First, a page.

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I am trying to compare an encode_base64('test') to the string variable containing the base64 string of 'test'. The problem is it never validates!

use MIMI::Base64 qw(encode_base64);

if (encode_base64("test") eq "dGVzdA==")
{
    print "true";
}

Am I forgetting anything?

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If you're trying to debug this, you need to output the value of encode_base64("test") rather than blindly checking it for equality with another string. –  jtbandes Nov 14 '09 at 22:15
1  
You might want to check out stackoverflow.com/questions/49652/… rather than manually verifying your tests. –  TrueWill Nov 14 '09 at 23:00

3 Answers 3

up vote 7 down vote accepted

Here's a link to a Perlmonks page which says "Beware of the newline at the end of the encode_base64() encoded strings".

So the simple 'eq' may fail.

To suppress the newline, say encode_base64("test", "") instead.

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1  
true! thanks! should have paid more attention to my print –  Bob Nov 14 '09 at 22:31

When you do a string comparison and it fails unexpectedly, print the strings to see what is actually in them. I put brackets around the value to see any extra whitespace:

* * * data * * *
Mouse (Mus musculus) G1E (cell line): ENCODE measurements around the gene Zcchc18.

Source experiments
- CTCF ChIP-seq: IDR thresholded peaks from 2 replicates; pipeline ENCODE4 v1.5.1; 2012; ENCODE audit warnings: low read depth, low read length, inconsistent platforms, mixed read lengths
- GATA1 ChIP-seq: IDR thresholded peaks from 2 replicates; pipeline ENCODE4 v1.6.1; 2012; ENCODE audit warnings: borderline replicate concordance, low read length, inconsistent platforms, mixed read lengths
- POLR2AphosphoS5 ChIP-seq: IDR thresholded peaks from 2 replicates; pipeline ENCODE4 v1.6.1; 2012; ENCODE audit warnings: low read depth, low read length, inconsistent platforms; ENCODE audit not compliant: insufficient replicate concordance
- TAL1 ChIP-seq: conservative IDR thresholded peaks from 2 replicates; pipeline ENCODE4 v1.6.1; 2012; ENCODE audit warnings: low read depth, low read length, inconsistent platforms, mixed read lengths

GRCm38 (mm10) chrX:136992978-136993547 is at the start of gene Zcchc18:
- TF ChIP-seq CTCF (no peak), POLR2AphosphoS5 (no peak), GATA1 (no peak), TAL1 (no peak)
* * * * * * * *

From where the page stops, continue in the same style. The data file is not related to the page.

use MIME::Base64;

$b64 = encode_base64("test");

print "b64 is [$b64]\n";

if ($b64 eq "dGVzdA==") {
   print "true";
}

This is a basic debugging technique using the best debugger ever invented. Get used to using it a lot. :)

Also, sometimes you need to read the documentation for things a couple time to catch the important parts. In this case, MIME::Base64 tells you that encode_base64 takes two arguments. The second argument is the line ending and defaults to a newline. If you don't want a newline on the end of the string you need to give it another line ending, such as the empty string:

encode_base64("test", "")
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Here's an interesting tip: use Perl's wonderful and well-loved testing modules for debugging. Not only will that give you a head start on testing, but sometimes they'll make your debugging output a lot faster. For example:

#!/usr/bin/perl
use strict;
use warnings;
use Test::More 0.88;
BEGIN { use_ok 'MIME::Base64' => qw(encode_base64) }

is( encode_base64("test", "dGVzdA==", q{"test" encodes okay} );
done_testing;

Run that script, with perl or with prove, and it won't just tell you that it didn't match, it will say:

#   Failed test '"test" encodes okay'  
#   at testbase64.pl line 6.
#          got: 'gGVzdA==
# '
#     expected: 'dGVzdA=='

and sharp-eyed readers will notice that the difference between the two is indeed the newline. :)

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